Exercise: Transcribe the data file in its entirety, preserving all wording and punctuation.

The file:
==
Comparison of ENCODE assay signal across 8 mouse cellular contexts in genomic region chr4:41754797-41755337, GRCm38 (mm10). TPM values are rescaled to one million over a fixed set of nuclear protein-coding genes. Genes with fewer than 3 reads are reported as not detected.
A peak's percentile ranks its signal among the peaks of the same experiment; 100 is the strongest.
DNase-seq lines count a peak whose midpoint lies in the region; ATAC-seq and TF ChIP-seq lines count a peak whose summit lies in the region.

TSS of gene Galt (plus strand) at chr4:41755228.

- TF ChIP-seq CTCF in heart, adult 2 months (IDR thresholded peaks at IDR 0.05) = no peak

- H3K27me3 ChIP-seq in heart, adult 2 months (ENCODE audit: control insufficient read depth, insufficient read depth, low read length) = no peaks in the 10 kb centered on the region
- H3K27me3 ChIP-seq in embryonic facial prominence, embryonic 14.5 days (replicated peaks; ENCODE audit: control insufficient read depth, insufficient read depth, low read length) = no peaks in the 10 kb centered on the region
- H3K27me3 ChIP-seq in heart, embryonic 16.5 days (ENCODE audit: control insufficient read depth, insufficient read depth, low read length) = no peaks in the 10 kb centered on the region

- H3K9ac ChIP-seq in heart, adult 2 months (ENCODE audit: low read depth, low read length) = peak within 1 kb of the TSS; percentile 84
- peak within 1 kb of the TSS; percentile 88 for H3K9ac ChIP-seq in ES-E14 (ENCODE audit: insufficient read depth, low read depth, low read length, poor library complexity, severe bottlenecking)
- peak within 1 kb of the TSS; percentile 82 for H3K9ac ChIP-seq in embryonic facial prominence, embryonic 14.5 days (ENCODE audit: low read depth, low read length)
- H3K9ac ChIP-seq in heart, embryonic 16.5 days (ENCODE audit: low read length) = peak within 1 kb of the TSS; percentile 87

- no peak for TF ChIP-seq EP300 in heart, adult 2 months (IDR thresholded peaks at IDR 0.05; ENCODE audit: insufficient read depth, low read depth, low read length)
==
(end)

Comparison of ENCODE assay signal across 8 mouse cellular contexts in genomic region chr4:41754797-41755337, GRCm38 (mm10). TPM values are rescaled to one million over a fixed set of nuclear protein-coding genes. Genes with fewer than 3 reads are reported as not detected.
A peak's percentile ranks its signal among the peaks of the same experiment; 100 is the strongest.
DNase-seq lines count a peak whose midpoint lies in the region; ATAC-seq and TF ChIP-seq lines count a peak whose summit lies in the region.

TSS of gene Galt (plus strand) at chr4:41755228.

- TF ChIP-seq CTCF in heart, adult 2 months (IDR thresholded peaks at IDR 0.05) = no peak

- H3K27me3 ChIP-seq in heart, adult 2 months (ENCODE audit: control insufficient read depth, insufficient read depth, low read length) = no peaks in the 10 kb centered on the region
- H3K27me3 ChIP-seq in embryonic facial prominence, embryonic 14.5 days (replicated peaks; ENCODE audit: control insufficient read depth, insufficient read depth, low read length) = no peaks in the 10 kb centered on the region
- H3K27me3 ChIP-seq in heart, embryonic 16.5 days (ENCODE audit: control insufficient read depth, insufficient read depth, low read length) = no peaks in the 10 kb centered on the region

- H3K9ac ChIP-seq in heart, adult 2 months (ENCODE audit: low read depth, low read length) = peak within 1 kb of the TSS; percentile 84
- peak within 1 kb of the TSS; percentile 88 for H3K9ac ChIP-seq in ES-E14 (ENCODE audit: insufficient read depth, low read depth, low read length, poor library complexity, severe bottlenecking)
- peak within 1 kb of the TSS; percentile 82 for H3K9ac ChIP-seq in embryonic facial prominence, embryonic 14.5 days (ENCODE audit: low read depth, low read length)
- H3K9ac ChIP-seq in heart, embryonic 16.5 days (ENCODE audit: low read length) = peak within 1 kb of the TSS; percentile 87

- no peak for TF ChIP-seq EP300 in heart, adult 2 months (IDR thresholded peaks at IDR 0.05; ENCODE audit: insufficient read depth, low read depth, low read length)